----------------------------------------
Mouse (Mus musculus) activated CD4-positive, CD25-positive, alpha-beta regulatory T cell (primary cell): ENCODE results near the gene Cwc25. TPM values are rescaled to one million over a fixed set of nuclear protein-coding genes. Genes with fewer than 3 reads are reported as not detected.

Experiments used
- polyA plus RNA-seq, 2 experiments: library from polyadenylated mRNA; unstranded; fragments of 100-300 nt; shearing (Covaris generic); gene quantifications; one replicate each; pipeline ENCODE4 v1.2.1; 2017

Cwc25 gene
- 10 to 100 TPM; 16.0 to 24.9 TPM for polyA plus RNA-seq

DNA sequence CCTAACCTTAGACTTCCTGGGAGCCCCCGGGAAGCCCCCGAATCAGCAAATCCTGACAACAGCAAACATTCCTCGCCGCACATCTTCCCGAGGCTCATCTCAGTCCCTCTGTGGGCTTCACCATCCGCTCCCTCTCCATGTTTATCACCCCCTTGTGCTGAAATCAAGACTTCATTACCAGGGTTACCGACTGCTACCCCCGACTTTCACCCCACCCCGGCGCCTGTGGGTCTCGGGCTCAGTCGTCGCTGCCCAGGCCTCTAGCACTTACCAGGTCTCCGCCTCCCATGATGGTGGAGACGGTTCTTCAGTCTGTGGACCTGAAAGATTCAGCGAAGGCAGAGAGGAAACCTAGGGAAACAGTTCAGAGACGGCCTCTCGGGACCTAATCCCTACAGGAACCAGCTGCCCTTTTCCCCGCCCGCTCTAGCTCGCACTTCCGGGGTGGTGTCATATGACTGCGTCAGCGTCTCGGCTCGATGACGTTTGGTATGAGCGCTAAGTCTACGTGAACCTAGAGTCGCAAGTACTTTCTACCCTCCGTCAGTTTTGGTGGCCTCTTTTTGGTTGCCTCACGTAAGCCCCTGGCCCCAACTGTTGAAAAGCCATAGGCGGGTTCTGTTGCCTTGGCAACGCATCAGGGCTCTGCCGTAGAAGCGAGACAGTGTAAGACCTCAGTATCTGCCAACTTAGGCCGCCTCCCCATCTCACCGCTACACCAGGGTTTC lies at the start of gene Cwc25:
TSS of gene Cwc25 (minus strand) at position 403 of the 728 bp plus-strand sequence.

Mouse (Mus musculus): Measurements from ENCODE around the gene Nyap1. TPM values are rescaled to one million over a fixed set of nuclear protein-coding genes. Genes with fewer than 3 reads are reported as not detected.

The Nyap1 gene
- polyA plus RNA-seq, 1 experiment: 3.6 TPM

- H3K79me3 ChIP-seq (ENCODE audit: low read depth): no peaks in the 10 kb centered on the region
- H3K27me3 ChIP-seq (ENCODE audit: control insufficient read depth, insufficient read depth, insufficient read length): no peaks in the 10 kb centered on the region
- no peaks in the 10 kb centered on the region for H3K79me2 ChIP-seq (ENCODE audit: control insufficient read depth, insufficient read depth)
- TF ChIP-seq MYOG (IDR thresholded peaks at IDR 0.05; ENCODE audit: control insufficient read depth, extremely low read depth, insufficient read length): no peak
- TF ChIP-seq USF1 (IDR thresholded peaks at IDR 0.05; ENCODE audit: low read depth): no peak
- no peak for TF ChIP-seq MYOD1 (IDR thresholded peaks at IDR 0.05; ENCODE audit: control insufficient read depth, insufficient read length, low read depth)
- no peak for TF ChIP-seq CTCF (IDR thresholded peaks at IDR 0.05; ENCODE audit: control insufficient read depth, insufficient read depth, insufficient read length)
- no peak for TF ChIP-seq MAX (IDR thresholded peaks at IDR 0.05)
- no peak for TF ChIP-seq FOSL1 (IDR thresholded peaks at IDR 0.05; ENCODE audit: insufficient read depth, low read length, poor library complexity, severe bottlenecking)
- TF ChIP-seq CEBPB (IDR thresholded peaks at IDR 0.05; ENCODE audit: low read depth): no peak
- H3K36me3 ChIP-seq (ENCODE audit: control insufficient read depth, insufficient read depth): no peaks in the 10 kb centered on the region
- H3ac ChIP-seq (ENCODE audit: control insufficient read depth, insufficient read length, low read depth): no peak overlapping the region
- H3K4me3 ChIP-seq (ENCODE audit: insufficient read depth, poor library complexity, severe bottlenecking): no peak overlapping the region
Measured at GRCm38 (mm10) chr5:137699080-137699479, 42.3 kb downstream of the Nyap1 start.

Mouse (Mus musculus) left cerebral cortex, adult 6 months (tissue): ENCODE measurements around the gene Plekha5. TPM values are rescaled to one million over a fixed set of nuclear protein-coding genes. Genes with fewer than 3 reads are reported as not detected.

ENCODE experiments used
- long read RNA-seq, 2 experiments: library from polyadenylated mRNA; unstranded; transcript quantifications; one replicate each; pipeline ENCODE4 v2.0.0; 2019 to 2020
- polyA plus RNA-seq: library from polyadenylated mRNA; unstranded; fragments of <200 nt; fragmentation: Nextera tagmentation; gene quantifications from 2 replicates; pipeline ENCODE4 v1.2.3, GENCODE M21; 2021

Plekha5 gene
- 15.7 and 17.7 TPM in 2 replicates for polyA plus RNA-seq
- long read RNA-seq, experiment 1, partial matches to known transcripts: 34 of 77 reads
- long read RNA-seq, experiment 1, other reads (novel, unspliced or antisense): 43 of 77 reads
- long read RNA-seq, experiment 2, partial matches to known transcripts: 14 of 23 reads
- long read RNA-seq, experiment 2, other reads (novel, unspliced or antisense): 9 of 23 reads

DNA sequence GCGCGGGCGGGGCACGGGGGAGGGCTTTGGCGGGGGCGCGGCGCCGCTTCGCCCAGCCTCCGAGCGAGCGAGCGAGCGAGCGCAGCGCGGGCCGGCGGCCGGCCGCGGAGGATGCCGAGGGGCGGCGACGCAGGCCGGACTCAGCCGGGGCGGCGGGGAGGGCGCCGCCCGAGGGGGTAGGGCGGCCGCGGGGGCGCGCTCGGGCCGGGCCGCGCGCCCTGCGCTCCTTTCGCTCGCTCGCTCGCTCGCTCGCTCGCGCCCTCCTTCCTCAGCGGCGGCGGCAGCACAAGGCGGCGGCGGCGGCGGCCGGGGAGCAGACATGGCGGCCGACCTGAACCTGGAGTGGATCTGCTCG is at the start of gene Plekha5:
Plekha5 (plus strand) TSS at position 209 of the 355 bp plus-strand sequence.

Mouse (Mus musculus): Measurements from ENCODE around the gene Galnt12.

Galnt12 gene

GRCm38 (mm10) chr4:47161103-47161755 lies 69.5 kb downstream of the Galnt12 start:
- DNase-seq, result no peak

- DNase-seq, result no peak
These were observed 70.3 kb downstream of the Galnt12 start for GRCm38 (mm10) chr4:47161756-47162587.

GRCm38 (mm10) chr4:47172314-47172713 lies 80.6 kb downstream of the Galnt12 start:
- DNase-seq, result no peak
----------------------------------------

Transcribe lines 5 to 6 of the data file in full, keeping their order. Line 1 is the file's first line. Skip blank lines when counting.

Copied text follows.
- 10 to 100 TPM; 16.0 to 24.9 TPM for polyA plus RNA-seq

DNA sequence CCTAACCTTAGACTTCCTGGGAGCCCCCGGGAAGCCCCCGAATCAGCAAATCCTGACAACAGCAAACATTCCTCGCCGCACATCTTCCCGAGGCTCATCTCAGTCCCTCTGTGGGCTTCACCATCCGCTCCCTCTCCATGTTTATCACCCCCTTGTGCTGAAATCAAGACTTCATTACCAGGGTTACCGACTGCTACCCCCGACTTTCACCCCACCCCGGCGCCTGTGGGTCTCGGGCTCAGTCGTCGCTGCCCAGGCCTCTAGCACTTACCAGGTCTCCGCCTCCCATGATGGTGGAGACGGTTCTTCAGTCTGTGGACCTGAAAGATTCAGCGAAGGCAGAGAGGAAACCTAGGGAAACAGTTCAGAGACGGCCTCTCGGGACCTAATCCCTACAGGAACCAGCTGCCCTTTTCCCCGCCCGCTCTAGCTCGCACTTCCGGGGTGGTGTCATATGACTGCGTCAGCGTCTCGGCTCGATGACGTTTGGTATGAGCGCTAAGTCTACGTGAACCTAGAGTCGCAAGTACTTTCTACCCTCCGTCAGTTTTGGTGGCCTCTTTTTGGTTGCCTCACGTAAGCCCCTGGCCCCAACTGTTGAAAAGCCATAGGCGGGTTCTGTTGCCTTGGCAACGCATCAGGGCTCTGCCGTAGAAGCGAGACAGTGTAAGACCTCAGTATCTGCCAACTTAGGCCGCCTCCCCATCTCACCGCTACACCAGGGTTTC lies at the start of gene Cwc25: